Crikey warps the latest virus politics:
A Nine investigation has found that Victorian Chief Health Officer Brett Sutton’s team had just 14 contact tracers by the time COVID-19 took hold in Australia in March, despite the state government being given warnings by top bureaucrats dating back as far as May 2019 that the “public health unit was the worst resourced in the country”.
Meanwhile, 7.30 reports that a contract between the Victorian government and a security company hired for hotel quarantine has been slammed for making it the company’s responsibility to ensure guards undertook specialised infection control training and wore personal protective equipment.
Elsewhere, the Herald Sun ($) reports that Heritage Care, the operator of Epping Gardens — where two residents have died and 86 are infected — refused days of requests from health officials seeking to take control in order to keep healthy residents apart from the sick, with Austin health staff eventually forced to request federal intervention.
Finally, The Australian ($) reports that testing levels at Australia’s new ground zero — Brimbank, near Melbourne Airport, where active cases for the first time have surged through 600 — have fallen well behind rates at other local government areas i.e. 20,000 fewer tests than Casey, which has less than a third the total cases.
According to the ABC, several government and Catholic schools, as well as a preschool, will be closed in Sydney due to confirmed or suspected COVID-19 cases; these include Fort Street High School in Sydney’s inner west, Mary Immaculate Primary School in Bossley Park, Freeman Catholic College in Bonnyrig Heights, and EverLearn preschool at Prestons in Sydney’s south-west.
The news comes as Queensland prepares to shut its border to all of Greater Sydney from 1am on Saturday — an announcement that hasn’t gone down great with NSW Premier Gladys Berejiklian — after which arrivals into Queensland will be forced into hotel quarantine at their own expense.
That decision came after Queensland recorded a third case after two 19-year-old women who had travelled from Victoria (via NSW) tested positive yesterday. Queensland Health have also called on anyone who interacted with the pair’s itinerary across Logan and Brisbane on July 21-28 to immediately self-quarantine and contact 13 HEALTH.
It is still entirely unclear if NSW has succeeded in virus suppression, even if it is entirely clear that VIC failed. Who can, therefore, blame QLD for closing the border.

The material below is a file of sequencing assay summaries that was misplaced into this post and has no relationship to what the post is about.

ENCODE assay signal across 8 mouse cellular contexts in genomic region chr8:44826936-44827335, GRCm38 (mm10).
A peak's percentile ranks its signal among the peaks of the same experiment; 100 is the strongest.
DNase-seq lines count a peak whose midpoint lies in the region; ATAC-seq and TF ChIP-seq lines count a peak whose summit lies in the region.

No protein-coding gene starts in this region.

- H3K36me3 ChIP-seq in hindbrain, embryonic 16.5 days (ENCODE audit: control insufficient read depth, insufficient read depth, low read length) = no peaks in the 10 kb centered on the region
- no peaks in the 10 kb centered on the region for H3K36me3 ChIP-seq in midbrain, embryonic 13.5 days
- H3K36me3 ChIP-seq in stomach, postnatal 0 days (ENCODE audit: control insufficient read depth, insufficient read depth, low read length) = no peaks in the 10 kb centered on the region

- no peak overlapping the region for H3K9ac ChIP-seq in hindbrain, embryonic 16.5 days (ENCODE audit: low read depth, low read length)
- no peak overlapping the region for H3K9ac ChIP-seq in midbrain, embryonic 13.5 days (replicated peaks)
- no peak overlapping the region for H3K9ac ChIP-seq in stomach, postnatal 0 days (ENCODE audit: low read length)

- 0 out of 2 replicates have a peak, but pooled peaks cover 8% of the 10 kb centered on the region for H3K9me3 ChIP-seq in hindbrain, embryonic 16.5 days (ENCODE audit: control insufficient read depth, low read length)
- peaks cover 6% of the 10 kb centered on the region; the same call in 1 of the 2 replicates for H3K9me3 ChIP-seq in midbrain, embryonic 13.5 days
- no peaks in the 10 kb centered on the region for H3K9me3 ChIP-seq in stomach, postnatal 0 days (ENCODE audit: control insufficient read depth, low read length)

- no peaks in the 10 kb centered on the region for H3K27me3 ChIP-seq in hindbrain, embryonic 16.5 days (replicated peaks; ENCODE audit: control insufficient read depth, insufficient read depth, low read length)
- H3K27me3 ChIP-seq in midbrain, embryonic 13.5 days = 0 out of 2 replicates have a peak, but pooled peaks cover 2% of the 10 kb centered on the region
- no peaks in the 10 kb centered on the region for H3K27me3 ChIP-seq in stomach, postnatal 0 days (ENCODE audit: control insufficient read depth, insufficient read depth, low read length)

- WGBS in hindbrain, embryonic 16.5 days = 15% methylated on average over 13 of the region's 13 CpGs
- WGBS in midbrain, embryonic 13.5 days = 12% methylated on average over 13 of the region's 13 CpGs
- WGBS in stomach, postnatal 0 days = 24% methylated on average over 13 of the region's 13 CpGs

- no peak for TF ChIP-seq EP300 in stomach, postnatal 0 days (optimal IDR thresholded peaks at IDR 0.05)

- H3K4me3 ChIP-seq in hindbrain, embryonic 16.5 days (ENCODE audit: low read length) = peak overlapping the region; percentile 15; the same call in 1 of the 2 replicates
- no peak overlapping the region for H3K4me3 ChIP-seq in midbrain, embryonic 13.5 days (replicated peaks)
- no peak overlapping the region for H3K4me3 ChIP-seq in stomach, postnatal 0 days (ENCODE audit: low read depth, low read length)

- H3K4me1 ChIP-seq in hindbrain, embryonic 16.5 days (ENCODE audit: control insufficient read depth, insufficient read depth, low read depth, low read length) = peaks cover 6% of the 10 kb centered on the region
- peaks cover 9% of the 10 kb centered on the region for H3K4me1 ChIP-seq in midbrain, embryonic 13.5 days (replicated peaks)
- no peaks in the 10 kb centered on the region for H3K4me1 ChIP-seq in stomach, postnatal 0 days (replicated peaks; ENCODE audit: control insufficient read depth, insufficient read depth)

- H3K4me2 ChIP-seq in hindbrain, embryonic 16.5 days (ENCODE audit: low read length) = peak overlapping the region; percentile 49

WA is also pissed:
Prime Minister Scott Morrison says it’s likely the West Australian government will lose Clive Palmer’s court challenge to the state’s tough border stance.
The case is being heard for the third day in the Federal Court in Brisbane before being ultimately decided by the High Court.
The Queensland billionaire argues WA’s border closure is unconstitutional and damaging is trade, while Premier Mark McGowan says it is necessary to protect citizens and is based on expert health advice.
The Labor leader is angry federal government experts are giving evidence, accusing the Commonwealth of helping Mr Palmer, which the prime minister rejects.
Of course WA should stay shut. It’s booming on virus elimination as the east busts on failed suppression.
But Scummo won’t stand for these localised successes:
The federal government is considering an expansion of paid pandemic leave to prevent the further spread of coronavirus, as Scott Morrison expressed growing concern at the national economic impact of the crisis from Victoria.
These concerns about what the Prime Minister called the “Victorian wave” were compounded on Wednesday when Queensland Premier Annastacia Palaszczuk closed her borders to everyone from greater Sydney from Saturday onwards.
The decision, prompted by a chain reaction of events that began in Victoria, both blindsided and dismayed the NSW and federal governments, as well as the business community.
Why? How can Scummo open the international borders to pump in infected students for the population Ponzi if states keep closing state borders?
Don’t Australians realise that they must die to resuscitate house prices.